Today of course countries around the world (with a few notable exceptions) including Australia have banned commercial whaling along with the sale and consumption of whale products, and now instead of thriving on their slaughter Eden has been named as one of the best places to see wild whales in Australia. Sadly we visited out of whale migration season, but we still enjoyed a boat excursion around the bay, and popping by the fish cleaning stations at nearby Quarantine Bay to watch Sammy the local seal and a couple of enormous sting rays hoover up discarded fish guts, fins and tails.
As always, Chris has been much more speedy about getting his posts up, so if you want to read ahead about our NSW adventures you can find all the craic here.
But if you want longer, more wordsome travel thinks without the spoilers then stick with me. You only have to wait until tomorrow! (Internet permitting).
As this post goes up, Chris and I are on our way to the pub in a little town in New South Wales called Huskissen. Since leaving Melbourne around a week ago we have been making our lazy way along the stunning coast of NSW, stopping for an amazing long weekend in Malua Bay with my cousin, her partner and their two adorable doggies. We ate prawns on the beach at sunset, swam at some of the most beautiful beaches I’ve ever seen in my life, and I rode a mountain bike for the first time. But more on that story later, because I still have to spare a little internet space to celebrate the kooky hippy that is Melbourne.
Chris and I are not really city people. Too noisy, too populous and not enough green space. But Aussie cities seem to agree with us, in short bursts. Adelaide was super because the entire city centre is ringed by protected parks, and the whole place has a great relaxed vibe to it. Melbourne likes to dress posh, with shiny skyscrapers and a suave city attitude, but underneath she is a beach bum with a passion for food, just like us. I’ve heard that Sydney can be more like London – unnecessarily hectic and work-oriented, but that is all to look forward to. Here are five things that we loved about the Victoria capital.
Festivals, festivals, festivals
During our first day of exploring central Melbourne Chris and I stumbled upon a sustainability fair, featuring an eco home, an electric car display, and a rapping compost heap.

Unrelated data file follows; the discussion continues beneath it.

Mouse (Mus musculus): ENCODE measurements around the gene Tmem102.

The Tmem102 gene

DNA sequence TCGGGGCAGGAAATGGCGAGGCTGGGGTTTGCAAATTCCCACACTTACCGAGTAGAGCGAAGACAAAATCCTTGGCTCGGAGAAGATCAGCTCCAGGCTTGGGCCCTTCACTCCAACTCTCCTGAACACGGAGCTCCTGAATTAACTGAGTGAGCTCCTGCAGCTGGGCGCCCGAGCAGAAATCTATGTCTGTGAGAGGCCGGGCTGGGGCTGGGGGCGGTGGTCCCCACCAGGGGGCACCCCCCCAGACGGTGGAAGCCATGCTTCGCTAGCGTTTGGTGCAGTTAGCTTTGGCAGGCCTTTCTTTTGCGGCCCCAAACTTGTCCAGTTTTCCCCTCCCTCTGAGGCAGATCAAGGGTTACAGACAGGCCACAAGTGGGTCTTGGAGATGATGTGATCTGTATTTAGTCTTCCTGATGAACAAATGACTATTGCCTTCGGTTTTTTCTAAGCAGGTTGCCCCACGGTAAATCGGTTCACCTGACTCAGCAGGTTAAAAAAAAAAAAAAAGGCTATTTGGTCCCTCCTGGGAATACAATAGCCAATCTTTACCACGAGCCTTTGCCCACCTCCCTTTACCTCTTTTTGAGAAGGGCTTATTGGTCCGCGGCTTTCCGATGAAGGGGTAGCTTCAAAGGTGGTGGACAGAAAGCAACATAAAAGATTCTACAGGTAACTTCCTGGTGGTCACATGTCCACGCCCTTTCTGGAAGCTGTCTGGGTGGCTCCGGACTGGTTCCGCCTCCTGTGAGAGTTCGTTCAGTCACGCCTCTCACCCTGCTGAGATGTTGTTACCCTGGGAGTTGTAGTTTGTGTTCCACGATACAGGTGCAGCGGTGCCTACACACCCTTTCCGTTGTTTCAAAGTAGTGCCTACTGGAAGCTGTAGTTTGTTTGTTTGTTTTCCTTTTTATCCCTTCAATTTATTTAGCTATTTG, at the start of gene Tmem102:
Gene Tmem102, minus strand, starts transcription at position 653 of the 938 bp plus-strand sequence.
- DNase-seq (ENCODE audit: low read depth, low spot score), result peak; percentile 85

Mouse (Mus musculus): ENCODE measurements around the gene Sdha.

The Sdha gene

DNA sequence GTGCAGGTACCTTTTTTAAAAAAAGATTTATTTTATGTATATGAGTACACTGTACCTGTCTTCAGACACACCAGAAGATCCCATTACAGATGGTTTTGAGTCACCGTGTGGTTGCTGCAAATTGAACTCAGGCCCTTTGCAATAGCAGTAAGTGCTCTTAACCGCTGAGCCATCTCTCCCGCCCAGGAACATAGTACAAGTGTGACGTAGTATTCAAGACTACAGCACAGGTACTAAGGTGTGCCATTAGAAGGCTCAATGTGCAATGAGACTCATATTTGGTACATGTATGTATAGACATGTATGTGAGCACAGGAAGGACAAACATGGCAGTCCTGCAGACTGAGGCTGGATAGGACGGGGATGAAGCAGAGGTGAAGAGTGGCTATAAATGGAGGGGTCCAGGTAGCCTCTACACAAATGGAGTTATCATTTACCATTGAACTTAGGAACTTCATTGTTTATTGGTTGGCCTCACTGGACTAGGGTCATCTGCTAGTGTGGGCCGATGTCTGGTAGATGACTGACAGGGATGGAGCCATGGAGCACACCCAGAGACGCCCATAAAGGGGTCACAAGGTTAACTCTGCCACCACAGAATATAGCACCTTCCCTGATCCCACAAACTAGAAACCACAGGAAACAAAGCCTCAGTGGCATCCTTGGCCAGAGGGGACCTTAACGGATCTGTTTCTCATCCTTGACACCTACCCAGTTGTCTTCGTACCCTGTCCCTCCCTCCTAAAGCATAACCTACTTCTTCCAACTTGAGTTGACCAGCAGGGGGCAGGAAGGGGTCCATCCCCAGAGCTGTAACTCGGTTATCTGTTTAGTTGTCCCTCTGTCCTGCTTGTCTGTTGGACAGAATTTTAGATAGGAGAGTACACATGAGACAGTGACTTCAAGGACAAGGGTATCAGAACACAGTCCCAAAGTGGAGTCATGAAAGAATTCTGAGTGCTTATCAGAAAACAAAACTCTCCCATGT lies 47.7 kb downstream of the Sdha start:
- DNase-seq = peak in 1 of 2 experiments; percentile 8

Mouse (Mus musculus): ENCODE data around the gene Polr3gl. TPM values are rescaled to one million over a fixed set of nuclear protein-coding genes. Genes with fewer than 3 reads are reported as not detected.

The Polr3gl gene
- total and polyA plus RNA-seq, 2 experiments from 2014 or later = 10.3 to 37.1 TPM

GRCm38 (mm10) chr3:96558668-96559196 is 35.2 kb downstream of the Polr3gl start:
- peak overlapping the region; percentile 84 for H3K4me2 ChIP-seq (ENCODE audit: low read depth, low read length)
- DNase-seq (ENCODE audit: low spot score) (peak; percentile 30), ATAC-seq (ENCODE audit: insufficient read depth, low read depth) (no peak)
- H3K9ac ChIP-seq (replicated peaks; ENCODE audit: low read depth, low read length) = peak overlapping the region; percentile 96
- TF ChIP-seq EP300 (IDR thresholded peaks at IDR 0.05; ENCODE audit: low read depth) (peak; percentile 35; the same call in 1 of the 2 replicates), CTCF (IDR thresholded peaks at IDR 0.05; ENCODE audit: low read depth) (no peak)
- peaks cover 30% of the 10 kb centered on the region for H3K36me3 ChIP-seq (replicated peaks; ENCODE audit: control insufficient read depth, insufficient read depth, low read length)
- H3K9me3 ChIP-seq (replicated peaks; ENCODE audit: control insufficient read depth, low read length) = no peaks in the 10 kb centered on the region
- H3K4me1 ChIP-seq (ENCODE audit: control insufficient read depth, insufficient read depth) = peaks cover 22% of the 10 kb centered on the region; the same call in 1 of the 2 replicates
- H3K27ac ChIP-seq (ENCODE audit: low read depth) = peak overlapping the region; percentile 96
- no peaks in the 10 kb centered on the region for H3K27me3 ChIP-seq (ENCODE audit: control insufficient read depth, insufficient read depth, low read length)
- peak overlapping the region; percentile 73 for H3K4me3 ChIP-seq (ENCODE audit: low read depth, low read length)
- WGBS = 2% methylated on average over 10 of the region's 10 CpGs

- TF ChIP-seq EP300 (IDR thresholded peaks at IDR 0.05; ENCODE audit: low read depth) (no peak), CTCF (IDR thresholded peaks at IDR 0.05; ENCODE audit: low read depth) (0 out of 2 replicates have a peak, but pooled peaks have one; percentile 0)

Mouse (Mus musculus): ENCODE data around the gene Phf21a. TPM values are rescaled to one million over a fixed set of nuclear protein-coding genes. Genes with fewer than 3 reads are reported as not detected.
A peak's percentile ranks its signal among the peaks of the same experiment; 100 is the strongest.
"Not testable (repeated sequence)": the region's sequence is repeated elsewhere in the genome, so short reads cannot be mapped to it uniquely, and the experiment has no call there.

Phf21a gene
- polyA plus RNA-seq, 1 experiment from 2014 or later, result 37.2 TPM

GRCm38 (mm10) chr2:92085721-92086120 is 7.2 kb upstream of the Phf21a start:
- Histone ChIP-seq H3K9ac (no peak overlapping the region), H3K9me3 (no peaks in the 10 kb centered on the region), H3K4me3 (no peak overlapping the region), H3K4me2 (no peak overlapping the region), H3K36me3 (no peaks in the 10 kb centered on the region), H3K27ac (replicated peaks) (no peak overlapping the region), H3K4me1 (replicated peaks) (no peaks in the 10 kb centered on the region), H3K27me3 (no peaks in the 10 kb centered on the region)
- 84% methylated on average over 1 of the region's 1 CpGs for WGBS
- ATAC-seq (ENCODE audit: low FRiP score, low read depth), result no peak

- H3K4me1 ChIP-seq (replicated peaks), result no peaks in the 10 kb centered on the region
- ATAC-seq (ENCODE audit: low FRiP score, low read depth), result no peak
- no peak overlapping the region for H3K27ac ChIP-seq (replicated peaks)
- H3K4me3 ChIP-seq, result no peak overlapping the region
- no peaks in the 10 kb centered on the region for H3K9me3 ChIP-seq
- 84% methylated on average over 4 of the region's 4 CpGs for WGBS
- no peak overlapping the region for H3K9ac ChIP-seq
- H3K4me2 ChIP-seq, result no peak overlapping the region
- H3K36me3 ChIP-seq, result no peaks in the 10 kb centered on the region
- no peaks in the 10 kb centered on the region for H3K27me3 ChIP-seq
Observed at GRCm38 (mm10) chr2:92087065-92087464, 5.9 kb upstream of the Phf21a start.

See? I poo you not.
Chris works in sustainability and is the biggest save-the-world hippy you will ever meet, so he loved it. And I loved it because I am also a save-the-world hippy, I appreciate a compost heap that can bust rhymes as much as the next gal, and because some glorious person or persons unknown had friggin’ YARN BOMBED the surrounding trees. Gotta love a good yarn bomb.
After grooving along to the funky compost we stumbled across a Greek food festival in Lonsdale Street. Eeerrrhhmaahghaad souvlaki omnomnomnomnom. And liquid nitrogen ice cream for afters. None of which got photographed because we were too busy eating it at the time and getting lamb chunks everywhere.
But Chris did get a cheeky snap later on of me with a steaming bowlful of pad thai from a stall on the Southbank.
Our AirBnB hostess directed us towards the Chinese New Year food stalls near the casino, so we watched dragon dances and drumming demonstrations while chowing down on pad thai, fried rice cakes and char sui pork buns.
And if all that wasn’t enough the following day we found our way to Degraves Street for brunch. French toast for me yes please thank you very much om nom nom nom. I really need to get some surfing done now, I have a Melbourne food baby.
Strictly Ballroom, the musical
I shouldn’t admit this in Australia, but I don’t really rate Baz Lurhman that much. Except for Strictly Ballroom, the greatest movie ever.
My Australian relatives periodically sent us DVDs of classic Australian films (Adventures of Priscilla, Breaker Morant, Picnic at Hanging Rock), and when we were given this one I watched it obsessively. Time After Time is my frigging jam.
I didn’t even know that it was a musical until we got off the tram at Flinders Street Station and saw a giant billboard ad for it. Chris took a deep breath (because he hates musicals but is a wonderful husband) and said we should go to the theatre to enquire about matinee tickets. We snagged two grand circle seats for a performance that afternoon, and it was wonderful. I got so teary at the end when Doug asks Shirley to dance! I really hope that the show transfers to the UK at some point, because then I can go and see it all over again.